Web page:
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September 16, 2014 - Today's adventure lasted for three days, and it was out of the country in Vancouver, British Columbia.  It was our first time there but, we covered a lot of ground and arrived home exhausted.

We stayed at one of the old Canadian Pacific hotels, this one being the Fairmont Hotel Vancouver.  Like the Chateau Frontenac in Quebec City, it has a lot of charm and top notch service.

Of course it also has gargoyles.

We started out at the city's Stanley Park, which lies northwest of downtown.

The cruise ships and the seaplanes both use the facilities at Canada Place as a terminal for this region and all of the seaplanes fly over Stanley Park for their landings.

This statue depicts a lady looking for something in her purse and it's called "Search," by J. Seward Johnson.  The object of her search is her eyeglasses.  It can happen!

After Stanley Park we headed over to Granville Island, which is south of downtown.  We walked over the Granville Bridge to get there and then took a short two minute ferry ride to get back to the city.

Our best meal of the trip was on the waterfront looking directly south towards Granville Island.  The name of the restaurant is C Restaurant, as in sea.  Judy had a butter poached half lobster with tempura asparagus and I had their mussels with a Pernod scented lobster cream sauce.  The food was out of this world.  This was our view from the restaurant and that's the bridge we walked over to get to Granville Island.

Our second day started with a delicious breakfast buffet at the Fairmont, at their new "Roof" restaurant.  Then we took a bus about ten miles out of town to the University of British Columbia campus.

The reason for going here was to see their Museum of Anthropology.  However, getting around the UBC campus can be a little daunting since it covers 993 acres.  To see a map of the campus, click here.  MOA is located in the upper left portion of the map.  The current enrollment at UBC is 58,000 students.

MOA is renowned for its displays of world arts and cultures, in particular works by First Nations peoples of the Pacific Northwest Coast First Nations.  MOA houses 38,000 ethnographic objects, as well as 535,000 archaeological objects in its building alone.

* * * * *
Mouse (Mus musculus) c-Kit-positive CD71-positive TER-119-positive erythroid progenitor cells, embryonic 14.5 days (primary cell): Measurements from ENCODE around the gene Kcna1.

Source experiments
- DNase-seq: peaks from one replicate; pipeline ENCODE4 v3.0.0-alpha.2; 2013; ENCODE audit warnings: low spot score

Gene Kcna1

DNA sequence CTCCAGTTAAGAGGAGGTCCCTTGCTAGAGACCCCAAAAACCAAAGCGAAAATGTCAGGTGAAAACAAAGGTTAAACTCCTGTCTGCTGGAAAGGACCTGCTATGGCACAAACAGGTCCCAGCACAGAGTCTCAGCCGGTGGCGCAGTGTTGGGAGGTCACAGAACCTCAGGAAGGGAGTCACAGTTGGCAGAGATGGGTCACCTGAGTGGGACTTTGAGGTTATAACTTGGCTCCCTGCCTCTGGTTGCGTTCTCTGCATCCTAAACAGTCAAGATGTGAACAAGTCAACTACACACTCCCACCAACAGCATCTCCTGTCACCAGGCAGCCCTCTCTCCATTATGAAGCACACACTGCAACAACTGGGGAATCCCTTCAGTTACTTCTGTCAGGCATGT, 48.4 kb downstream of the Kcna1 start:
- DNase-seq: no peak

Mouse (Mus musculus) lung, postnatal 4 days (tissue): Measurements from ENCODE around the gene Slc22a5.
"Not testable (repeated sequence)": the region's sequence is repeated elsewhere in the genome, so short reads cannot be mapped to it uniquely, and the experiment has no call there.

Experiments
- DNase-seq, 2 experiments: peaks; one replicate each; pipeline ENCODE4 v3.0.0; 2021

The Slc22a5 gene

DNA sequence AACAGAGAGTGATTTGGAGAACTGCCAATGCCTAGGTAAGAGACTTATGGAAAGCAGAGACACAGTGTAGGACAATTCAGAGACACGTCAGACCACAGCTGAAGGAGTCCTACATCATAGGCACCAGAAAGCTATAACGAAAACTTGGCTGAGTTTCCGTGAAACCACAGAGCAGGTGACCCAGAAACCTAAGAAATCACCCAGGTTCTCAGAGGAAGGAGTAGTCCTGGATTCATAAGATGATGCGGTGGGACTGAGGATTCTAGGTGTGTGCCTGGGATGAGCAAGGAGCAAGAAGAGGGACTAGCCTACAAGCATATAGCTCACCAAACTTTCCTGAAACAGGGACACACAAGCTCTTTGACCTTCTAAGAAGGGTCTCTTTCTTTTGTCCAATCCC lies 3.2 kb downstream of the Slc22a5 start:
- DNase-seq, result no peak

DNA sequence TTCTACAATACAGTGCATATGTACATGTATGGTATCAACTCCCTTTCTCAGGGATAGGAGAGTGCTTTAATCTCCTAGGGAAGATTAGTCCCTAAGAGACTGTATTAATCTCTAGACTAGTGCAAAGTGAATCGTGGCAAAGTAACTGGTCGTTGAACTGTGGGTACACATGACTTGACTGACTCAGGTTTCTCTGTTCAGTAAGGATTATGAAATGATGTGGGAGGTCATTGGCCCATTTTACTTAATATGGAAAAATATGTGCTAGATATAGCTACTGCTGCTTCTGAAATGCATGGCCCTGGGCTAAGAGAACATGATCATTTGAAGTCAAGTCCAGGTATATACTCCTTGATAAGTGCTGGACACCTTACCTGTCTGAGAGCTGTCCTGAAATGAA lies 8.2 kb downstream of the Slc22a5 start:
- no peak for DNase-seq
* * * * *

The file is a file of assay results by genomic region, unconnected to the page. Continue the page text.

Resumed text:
After MOA we went back downtown to see the Bill Reid Gallery, located within one block of the Fairmont.  This gallery is named after the acclaimed Haida artist Bill Reid (1920-1998).  No photography was allowed, but the building's exterior is shown below.

After the Bill Reid Gallery, we decided to "go up" to see the city from the Vancouver Lookout.  The view here shows a portion of Stanley Park in the distance (the wooded spit of land surrounded by water) and Canada Place, the building which is covered by fabric roofs resembling sails.  It was modified and used during the 2010 Winter Olympics.

The 2010 Olympic Stadium is now Rogers Arena.  We missed Elton John by one day!

From the Lookout we went into the Gastown neighborhood, famous for its Steam Clock.  It was built in 1977 to solve an issue with Vancouver's underground steam lines that are used for heat.  It operates solely on steam and whistles in a standard Westminster Chime like most grandfather clocks.

Directly across the street from the Steam Clock is the Inuit Gallery of Vancouver.  The Inuit are a group of culturally similar indigenous peoples inhabiting the Arctic regions of Greenland, Canada, and the United States.  We're familiar with their art from our trips to Quebec City and, of course, we bought another piece on this trip.  It's the dark stone bear on top of the display case.  We expect him to be delivered here in two weeks.

Since 1979, the Inuit Gallery of Vancouver has offered a museum-quality collection of masterwork Inuit and Northwest Coast art in the heart of Gastown.  Their collection is extensive and the artwork is stunning.

From the Inuit Gallery we walked over to Chinatown to see the Dr. Sun Yat-Sen Classical Chinese Garden.  Built in 1985-1986, the garden is the first Chinese or "scholars" garden built outside of China.

Like most traditional Chinese gardens, this garden has Gongshi (also known as Scholars' Rocks or Spirit Stones) to heighten the contemplative setting.

We called it a day and had dinner at Cibo Trattoria, located in the downtown entertainment district.  While it was pretty good, it didn't match the overall quality that we found at the C Restaurant.

On our last day we went to the Vancouver Art Gallery, located just across the street from the Fairmont.

The second floor had about eight rooms, each with a piece of what is now called "installation art."  After touring each room, Judy and I thought we had just been in the fun house, it was really strange.

It was a wonderful trip!

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